Trout Branch scar revisited September 24, 2013Posted by Jenny in bushwhacking, hiking, photography, Smoky Mountains.
Tags: 1000-foot scar, Anakeesta, landslide, Trout Branch, Trout Branch scar, washout
Last November I visited the Trout Branch scar with James Locke on a chilly day with a mix of snow and drizzle in the air. I had problems with cold fingers and gloves, and the photos I took weren’t good. I’d been thinking about returning ever since, and on a lovely September day I decided to revisit the scar on my own.
The landslide occurred last August. It runs from the Alum Cave trail a little above Alum Cave down to Trout Branch. Greg Harrell, who pioneered the route, calls it the “thousand foot scar” because it runs from 5000′ down to 4000′.
I was curious whether this year’s January flooding had made any difference in the washout. It had, in a way most evident in the position of the logjam at the bottom. Formerly standing to the side of Trout Branch, it has now been shoved right into the midst of the stream. Further up, things don’t look much different. The August washout had already completed the job of scouring the stream valley down to the bedrock. It looks as though, along the sides, a few more trees have been swept away.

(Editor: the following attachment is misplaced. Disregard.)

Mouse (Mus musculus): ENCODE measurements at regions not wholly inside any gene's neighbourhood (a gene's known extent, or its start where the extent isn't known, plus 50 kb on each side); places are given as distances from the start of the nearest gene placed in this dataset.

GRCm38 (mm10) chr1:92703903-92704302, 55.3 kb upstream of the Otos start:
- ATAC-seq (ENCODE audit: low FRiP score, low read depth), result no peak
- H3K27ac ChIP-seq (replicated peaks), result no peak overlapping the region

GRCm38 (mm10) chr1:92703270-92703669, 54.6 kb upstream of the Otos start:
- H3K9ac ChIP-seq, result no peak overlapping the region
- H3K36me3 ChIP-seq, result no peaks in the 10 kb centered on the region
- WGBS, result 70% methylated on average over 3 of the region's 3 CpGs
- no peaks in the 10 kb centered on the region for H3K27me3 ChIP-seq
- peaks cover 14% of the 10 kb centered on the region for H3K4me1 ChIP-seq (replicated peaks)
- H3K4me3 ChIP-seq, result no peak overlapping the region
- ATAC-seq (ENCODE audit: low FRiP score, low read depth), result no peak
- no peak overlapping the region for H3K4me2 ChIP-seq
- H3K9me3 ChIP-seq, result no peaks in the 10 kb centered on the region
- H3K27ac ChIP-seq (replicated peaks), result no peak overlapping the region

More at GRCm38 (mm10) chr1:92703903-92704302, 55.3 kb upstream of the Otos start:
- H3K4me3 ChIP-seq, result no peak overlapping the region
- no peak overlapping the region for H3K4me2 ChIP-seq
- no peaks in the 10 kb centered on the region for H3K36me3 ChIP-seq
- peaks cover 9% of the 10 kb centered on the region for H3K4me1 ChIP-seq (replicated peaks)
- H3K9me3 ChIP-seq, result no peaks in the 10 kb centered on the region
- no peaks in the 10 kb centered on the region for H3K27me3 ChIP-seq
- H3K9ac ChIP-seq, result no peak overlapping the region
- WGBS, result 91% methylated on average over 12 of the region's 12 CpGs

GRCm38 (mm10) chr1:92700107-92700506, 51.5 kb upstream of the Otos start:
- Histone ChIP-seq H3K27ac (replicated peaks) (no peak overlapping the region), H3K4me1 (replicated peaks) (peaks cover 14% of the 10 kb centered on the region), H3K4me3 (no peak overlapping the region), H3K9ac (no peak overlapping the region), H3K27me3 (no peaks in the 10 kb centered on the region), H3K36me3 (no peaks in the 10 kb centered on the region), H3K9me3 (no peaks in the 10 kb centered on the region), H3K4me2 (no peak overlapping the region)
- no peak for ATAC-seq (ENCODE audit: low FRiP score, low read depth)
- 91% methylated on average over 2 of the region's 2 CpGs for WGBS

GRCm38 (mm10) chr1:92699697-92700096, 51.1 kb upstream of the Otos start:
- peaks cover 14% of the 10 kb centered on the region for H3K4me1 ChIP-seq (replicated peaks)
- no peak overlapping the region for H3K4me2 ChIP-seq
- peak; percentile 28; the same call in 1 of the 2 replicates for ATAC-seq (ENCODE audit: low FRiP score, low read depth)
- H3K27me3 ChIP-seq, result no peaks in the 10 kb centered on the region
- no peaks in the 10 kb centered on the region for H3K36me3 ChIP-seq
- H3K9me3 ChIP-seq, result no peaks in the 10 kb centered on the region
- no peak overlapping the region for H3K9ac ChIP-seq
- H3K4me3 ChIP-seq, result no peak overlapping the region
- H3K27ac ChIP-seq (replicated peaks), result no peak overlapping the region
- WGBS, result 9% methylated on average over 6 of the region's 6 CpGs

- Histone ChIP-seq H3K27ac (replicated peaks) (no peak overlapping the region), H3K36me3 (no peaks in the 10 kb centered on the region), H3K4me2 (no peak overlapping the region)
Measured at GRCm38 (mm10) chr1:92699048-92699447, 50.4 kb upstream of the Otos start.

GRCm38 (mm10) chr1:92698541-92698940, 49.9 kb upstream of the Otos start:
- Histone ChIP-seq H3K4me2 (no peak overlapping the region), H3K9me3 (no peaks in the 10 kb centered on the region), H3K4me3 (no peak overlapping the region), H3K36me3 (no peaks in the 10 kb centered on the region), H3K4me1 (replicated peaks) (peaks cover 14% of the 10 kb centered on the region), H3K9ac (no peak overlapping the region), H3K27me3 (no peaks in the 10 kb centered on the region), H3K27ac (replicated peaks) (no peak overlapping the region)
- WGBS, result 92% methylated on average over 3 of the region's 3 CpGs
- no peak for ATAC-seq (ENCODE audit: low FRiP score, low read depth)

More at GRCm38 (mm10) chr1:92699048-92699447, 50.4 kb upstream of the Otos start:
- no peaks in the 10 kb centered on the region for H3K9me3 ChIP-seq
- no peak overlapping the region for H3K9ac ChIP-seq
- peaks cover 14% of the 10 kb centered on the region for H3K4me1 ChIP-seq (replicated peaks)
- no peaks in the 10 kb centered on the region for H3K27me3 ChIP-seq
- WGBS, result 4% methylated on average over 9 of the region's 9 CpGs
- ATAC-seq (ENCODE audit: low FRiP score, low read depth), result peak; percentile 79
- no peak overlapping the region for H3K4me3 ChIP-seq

The exposure of the Anakeesta bedrock to the air has resulted in severe acidification of the streamwater. In Trout Branch, rocks are noticeably red from sulfuric deposits. I would guess that trout no longer find Trout Branch a good place to live.
What follows is a photo gallery.
When I was just below this blowdown, someone looked down from the trail and saw me climbing up the scar. “Are you in trouble?” she called down. “Do you need help?” “No,” I said. “Just doing a little bushwhacking.” Soon after that I was standing on the trail.
A beautiful short hike.